Summer Respite

I remember asking Mother about all those plates on the walls–the kind found in souvenir shops. She had each state. Even Delaware. Every landmark and tourist trap was represented in porcelain. Mt. Rushmore, the Redwoods, Niagara Falls. For a fact, she hadn’t been to any of those places and wasn’t likely to go. Mother was a stay-at-home mom while Daddy worked 60-70 hours a week keeping food on the table and clothes on the backs of four kids and maybe, also, to spend just a little more time out of the house so he wouldn’t have to survive the noise and confusion that accompanies four kids and a wife who is longing for adult conversation. We had never traveled anywhere. At least, nowhere they’d ever made a plate for.

Grandmother’s was our only destination. Four weeks every summer. Mother and we kids would travel on the train most of the day, then pile up in Grandmother’s big house and immediately swear off wearing shoes.

Mother and Grandmother would talk non-stop for two weeks, burning almost every meal because they would forget the pork chops, the okra, or whatever else was on the stove, while they were drinking lemonade and deciding which movie to see that evening or reading quotes to each other from Photoplay magazine. They would debate which movie star had the best figure, the flashiest wardrobe, the juiciest love life. They called the leading men by their first names, declaring which one they would prefer to be stranded on a desert island with. There would be laughing, squealing and then abrupt silence when they noticed we kids were listening.

When two weeks was up, Mother would return to Daddy, who took a few days off, so they could pretend they had no children. We would stay on another two weeks with Grandmother, catching fireflies, getting eaten up by chiggers, and arguing about whether that was Saturn we saw in the night sky through Grandmother’s old telescope.

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The Trifecta Writing Challenge asked us to use the word survive according to its third definition.
Summer Respite won 3rd place in the Trifecta Writing Challenge
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Made with real cheese that gives a melt-in-your-mouth flavor you can’t resist.

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About Paula J Wray

I am a writer and I live in the Rocky Mountains of southwest Colorado with my husband and a balding black cat. I write humor, flash fiction, creative non-fiction, inspirational essays, and poetry. When I'm not writing, making lists, or forcing a family member to listen to something I've written, I'm reading, gardening, or laughing with my friends. I also, occasionally, sit and stare.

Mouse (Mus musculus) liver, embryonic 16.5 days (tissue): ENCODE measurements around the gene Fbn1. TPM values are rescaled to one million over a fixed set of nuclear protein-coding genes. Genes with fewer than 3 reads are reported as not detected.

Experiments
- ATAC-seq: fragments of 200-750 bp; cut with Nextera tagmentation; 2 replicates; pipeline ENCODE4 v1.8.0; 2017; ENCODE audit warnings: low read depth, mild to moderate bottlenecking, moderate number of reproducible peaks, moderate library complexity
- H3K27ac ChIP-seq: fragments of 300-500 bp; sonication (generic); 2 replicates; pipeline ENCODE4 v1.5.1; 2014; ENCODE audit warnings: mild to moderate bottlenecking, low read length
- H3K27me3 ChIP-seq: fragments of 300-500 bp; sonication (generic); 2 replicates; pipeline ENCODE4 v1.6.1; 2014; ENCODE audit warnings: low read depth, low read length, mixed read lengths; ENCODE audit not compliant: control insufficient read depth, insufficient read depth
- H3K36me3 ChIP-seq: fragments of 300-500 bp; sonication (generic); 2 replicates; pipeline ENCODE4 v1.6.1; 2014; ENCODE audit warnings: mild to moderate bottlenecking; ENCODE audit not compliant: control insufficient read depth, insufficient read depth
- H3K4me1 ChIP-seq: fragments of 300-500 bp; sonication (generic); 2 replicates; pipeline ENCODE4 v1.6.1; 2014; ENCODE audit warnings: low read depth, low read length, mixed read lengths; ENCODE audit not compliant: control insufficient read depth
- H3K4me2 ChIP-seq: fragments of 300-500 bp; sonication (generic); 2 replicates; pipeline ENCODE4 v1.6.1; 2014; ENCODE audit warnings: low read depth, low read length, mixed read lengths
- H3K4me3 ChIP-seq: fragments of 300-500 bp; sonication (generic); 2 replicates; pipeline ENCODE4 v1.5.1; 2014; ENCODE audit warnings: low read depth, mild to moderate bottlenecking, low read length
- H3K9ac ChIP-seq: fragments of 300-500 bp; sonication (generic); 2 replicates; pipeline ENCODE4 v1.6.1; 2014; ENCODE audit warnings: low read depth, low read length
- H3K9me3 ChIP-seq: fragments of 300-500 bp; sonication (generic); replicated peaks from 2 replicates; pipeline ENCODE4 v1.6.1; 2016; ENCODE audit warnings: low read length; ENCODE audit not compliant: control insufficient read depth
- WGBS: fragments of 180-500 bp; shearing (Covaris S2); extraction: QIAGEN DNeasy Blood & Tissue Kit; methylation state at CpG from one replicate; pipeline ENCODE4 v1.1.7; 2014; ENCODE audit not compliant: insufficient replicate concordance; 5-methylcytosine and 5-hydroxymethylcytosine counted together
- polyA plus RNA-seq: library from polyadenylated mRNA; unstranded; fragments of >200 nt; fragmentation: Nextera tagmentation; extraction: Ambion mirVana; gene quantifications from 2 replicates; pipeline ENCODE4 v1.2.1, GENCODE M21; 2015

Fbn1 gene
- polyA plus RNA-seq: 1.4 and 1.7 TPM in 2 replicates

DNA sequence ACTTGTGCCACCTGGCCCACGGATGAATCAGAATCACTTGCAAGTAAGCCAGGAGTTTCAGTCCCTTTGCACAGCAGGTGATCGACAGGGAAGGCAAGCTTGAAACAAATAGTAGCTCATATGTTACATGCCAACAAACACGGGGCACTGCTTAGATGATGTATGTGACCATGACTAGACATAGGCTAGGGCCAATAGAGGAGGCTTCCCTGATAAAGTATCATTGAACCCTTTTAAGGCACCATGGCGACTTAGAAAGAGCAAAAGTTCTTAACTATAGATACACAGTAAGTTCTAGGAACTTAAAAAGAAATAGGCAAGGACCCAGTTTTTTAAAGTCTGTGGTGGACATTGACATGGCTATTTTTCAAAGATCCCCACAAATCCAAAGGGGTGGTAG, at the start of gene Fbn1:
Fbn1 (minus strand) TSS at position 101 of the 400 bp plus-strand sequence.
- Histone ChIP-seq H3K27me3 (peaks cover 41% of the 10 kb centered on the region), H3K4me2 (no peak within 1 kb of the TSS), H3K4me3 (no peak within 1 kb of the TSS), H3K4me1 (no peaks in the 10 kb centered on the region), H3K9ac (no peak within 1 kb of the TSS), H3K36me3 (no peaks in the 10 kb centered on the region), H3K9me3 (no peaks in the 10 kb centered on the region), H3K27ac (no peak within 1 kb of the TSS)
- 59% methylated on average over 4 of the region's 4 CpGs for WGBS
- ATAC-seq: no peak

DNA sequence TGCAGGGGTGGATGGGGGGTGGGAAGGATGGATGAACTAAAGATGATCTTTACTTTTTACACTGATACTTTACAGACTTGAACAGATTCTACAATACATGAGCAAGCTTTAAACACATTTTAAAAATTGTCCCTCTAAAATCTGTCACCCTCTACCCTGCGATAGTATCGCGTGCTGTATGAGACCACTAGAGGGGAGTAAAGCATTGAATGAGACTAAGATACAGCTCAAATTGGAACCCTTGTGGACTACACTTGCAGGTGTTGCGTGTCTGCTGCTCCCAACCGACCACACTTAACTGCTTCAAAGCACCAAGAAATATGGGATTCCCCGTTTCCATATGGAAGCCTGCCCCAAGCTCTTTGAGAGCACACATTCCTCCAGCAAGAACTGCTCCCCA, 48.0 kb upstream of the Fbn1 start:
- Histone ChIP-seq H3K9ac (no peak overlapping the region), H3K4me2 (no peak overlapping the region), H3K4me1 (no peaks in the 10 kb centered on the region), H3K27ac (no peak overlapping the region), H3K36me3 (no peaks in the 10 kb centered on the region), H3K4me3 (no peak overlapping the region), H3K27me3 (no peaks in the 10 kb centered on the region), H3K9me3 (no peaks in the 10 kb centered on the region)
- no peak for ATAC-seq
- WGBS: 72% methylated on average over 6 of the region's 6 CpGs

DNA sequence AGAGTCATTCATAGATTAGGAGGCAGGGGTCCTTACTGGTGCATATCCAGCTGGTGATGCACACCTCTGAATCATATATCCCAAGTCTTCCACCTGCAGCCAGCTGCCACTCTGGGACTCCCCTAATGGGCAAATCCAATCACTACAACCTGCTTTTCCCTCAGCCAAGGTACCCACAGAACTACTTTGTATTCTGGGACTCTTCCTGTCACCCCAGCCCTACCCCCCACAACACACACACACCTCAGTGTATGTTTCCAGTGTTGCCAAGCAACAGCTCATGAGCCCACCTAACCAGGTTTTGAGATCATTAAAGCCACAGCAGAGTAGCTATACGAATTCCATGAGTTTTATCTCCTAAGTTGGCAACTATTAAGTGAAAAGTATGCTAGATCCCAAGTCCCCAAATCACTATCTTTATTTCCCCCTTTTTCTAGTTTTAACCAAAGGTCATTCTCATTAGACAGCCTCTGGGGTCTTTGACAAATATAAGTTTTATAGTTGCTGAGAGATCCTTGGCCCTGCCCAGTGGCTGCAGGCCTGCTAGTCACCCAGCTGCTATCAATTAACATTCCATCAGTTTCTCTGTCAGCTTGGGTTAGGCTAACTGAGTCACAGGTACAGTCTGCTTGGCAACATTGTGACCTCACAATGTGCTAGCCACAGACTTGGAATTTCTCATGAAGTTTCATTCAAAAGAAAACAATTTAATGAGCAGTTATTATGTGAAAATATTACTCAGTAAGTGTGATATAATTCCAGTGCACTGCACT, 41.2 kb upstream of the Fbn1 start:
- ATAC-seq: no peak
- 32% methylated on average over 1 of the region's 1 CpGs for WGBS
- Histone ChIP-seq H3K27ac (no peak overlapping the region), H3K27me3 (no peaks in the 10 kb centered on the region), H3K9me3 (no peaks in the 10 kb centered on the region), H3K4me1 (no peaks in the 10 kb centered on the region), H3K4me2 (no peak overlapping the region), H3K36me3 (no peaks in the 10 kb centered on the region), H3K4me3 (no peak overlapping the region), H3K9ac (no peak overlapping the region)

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17 Responses to Summer Respite

  1. iasoupmama says:

    Oh, this is so rich with detail! As a mom of four with a hubby who works far too much, I sympathize with the mom who misses adult conversation, though I don’t collect plates as dreams. Nicely done!

  2. Such a lovely little slice of life. You painted such a strong picture of this family. Wonderful.

  3. Draug419 says:

    This is a great little slice of normal life! Reminds me of my days with grandma. Love the swearing off shoes part (:

  4. Paula J says:

    Thank you. I appreciate your comment.

  5. Thats really gd mom. So clear

    Sent from my iPhone

  6. This is wonderful! One of my favorites this week. The rich detail, and those plates… even Delaware.. I love that… great writing!

  7. jannatwrites says:

    I love the voice of the narrator. I like the odd detail of the plate collection and the memories of visits to grandma’s-especially the abrupt halt of gossip when kids were listening.

    • Paula J says:

      My mom and her sisters were always laughing and cutting up when they got together, however, they did not stop when the kids started listening in. I love details. I think they define characters and stories. Thank you for your generous response.

  8. atrm61 says:

    You painted an adorable word picture-loved the part,”When two weeks was up, Mother would return to Daddy, who took a few days off, so they could pretend they had no children.”:-)

  9. Lumdog says:

    What a wonderful story. All the little details are just perfect.

    • Paula J says:

      It seems details are the theme of the comments this time. I love details. If you don’t use details, all you have is small talk. Thanks for reading and commenting.

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